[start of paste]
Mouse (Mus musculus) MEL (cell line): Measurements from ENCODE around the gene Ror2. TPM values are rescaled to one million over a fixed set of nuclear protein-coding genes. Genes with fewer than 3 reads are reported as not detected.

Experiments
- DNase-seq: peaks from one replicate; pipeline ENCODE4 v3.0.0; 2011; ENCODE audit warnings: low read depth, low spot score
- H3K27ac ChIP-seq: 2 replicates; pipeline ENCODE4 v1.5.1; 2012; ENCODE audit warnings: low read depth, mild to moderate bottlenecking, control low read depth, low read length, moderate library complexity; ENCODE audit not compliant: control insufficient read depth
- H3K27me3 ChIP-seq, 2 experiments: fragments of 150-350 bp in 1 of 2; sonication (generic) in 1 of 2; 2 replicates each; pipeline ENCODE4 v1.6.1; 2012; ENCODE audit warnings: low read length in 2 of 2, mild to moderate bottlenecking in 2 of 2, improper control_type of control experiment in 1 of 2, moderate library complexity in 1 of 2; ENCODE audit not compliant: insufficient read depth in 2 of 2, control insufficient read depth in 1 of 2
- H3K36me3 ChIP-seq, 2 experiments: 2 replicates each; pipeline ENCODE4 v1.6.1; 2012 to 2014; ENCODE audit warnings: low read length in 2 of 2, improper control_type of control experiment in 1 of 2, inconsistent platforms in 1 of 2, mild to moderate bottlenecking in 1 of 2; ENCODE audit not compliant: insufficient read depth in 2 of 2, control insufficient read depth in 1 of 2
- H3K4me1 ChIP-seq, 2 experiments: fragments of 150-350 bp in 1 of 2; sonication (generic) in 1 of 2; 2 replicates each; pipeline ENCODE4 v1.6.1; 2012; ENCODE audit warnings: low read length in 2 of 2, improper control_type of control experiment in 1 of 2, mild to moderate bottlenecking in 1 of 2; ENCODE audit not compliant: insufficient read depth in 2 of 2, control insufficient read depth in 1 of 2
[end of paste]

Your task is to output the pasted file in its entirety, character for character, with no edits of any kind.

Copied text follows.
Mouse (Mus musculus) MEL (cell line): Measurements from ENCODE around the gene Ror2. TPM values are rescaled to one million over a fixed set of nuclear protein-coding genes. Genes with fewer than 3 reads are reported as not detected.

Experiments
- DNase-seq: peaks from one replicate; pipeline ENCODE4 v3.0.0; 2011; ENCODE audit warnings: low read depth, low spot score
- H3K27ac ChIP-seq: 2 replicates; pipeline ENCODE4 v1.5.1; 2012; ENCODE audit warnings: low read depth, mild to moderate bottlenecking, control low read depth, low read length, moderate library complexity; ENCODE audit not compliant: control insufficient read depth
- H3K27me3 ChIP-seq, 2 experiments: fragments of 150-350 bp in 1 of 2; sonication (generic) in 1 of 2; 2 replicates each; pipeline ENCODE4 v1.6.1; 2012; ENCODE audit warnings: low read length in 2 of 2, mild to moderate bottlenecking in 2 of 2, improper control_type of control experiment in 1 of 2, moderate library complexity in 1 of 2; ENCODE audit not compliant: insufficient read depth in 2 of 2, control insufficient read depth in 1 of 2
- H3K36me3 ChIP-seq, 2 experiments: 2 replicates each; pipeline ENCODE4 v1.6.1; 2012 to 2014; ENCODE audit warnings: low read length in 2 of 2, improper control_type of control experiment in 1 of 2, inconsistent platforms in 1 of 2, mild to moderate bottlenecking in 1 of 2; ENCODE audit not compliant: insufficient read depth in 2 of 2, control insufficient read depth in 1 of 2
- H3K4me1 ChIP-seq, 2 experiments: fragments of 150-350 bp in 1 of 2; sonication (generic) in 1 of 2; 2 replicates each; pipeline ENCODE4 v1.6.1; 2012; ENCODE audit warnings: low read length in 2 of 2, improper control_type of control experiment in 1 of 2, mild to moderate bottlenecking in 1 of 2; ENCODE audit not compliant: insufficient read depth in 2 of 2, control insufficient read depth in 1 of 2